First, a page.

"We are on the Al-Qaeda track," the source said. "The Tunisian we have arrested told us he belongs to Al-Qaeda."
Police said the man belonged to Al-Qaeda in the Islamic Maghreb (AQMI), which experts believe has bases spread across Algeria, Mauritania and Mali.
Two Malians were slightly wounded by the blast.
The source said the man came from "a Katiba", a camp of Islamist fighters in the Sahara, but he did not seem to be an important member of the organisation.
The French foreign ministry confirmed the blast, but spoke of only one person being wounded.
The ministry's deputy spokesperson Christine Fages said: "There was an explosion that was not accidental in front of the French embassy which very slightly wounded one person of Malian nationality among its staff.
"An inquiry is under way," she added, refusing to make any further comment when asked if the French embassy had been specifically targeted and if the blast might be linked with the detention of French hostages in northeast Mali by the north African branch of Al-Qaeda.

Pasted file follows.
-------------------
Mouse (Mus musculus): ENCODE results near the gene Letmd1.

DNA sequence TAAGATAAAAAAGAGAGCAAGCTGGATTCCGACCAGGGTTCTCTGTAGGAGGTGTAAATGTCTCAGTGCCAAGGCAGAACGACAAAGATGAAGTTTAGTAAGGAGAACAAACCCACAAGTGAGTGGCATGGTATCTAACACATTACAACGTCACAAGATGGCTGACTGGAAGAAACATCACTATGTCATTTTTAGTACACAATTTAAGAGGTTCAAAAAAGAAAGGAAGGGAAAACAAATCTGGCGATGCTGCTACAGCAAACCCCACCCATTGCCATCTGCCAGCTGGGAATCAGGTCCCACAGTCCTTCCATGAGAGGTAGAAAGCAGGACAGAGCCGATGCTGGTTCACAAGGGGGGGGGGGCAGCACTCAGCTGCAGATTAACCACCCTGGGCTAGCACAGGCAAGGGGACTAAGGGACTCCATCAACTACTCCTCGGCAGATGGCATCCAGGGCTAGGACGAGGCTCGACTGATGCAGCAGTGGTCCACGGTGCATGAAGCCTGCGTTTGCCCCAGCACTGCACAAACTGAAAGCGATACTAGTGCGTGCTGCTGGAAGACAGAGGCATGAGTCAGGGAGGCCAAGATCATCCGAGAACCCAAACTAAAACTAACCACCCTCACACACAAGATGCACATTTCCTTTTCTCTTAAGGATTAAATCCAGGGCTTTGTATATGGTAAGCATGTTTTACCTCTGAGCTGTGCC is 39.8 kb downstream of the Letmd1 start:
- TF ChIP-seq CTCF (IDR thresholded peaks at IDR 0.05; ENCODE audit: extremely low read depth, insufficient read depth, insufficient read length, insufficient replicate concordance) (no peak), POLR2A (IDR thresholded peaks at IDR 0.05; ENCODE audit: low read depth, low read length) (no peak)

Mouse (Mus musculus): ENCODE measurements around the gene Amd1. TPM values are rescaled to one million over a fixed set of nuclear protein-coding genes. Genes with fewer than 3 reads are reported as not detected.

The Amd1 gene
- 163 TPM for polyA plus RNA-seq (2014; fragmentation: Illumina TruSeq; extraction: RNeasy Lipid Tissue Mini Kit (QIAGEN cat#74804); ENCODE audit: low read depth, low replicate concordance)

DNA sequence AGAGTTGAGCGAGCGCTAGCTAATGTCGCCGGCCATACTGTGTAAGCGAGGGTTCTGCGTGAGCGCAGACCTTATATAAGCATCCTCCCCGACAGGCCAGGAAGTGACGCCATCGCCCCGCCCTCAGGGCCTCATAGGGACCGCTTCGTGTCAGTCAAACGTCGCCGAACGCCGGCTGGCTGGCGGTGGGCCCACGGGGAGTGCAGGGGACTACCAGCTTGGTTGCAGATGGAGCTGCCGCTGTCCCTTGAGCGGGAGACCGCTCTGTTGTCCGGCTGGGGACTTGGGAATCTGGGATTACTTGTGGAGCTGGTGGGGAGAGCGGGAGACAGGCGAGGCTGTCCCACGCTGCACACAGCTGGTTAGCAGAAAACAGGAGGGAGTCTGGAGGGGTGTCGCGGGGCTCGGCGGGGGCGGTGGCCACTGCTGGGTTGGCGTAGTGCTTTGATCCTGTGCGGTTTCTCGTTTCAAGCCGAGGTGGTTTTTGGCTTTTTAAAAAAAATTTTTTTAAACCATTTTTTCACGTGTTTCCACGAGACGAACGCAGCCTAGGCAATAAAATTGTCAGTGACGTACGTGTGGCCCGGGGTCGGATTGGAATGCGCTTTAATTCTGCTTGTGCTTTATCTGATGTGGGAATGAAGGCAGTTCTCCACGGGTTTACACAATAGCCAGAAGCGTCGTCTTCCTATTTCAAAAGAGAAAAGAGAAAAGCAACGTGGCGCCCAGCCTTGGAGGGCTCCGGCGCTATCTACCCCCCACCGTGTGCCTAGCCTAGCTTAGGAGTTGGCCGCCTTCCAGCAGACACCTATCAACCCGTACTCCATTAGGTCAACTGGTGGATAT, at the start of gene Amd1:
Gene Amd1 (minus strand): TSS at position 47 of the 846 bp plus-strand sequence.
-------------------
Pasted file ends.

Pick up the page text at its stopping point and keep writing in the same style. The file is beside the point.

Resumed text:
AQMI is holding in the Sahara five French nationals, a Togolese and a Malagasy who were kidnapped in September at Arlit, a strategic mining site of French nuclear giant Areva in north Niger.
In August 2009 a young man blew himself up in Nouakchott, capital of neighbouring Mauritania, near the French embassy lightly injuring two French gendarmes and a Mauritanian woman. AQMI claimed the attack carried out by a Mauritanian suicide bomber.
AQMI later again designated France as a target after a Franco-Mauritanian operation last July 22 against an Al-Qaeda base in Mali aimed at freeing a French hostage, Michel Germaneau, 78. But the operation failed and AQMI later announced it had killed the hostage.
In Bamako the French high school announced late Wednesday that it would be closed on Thursday.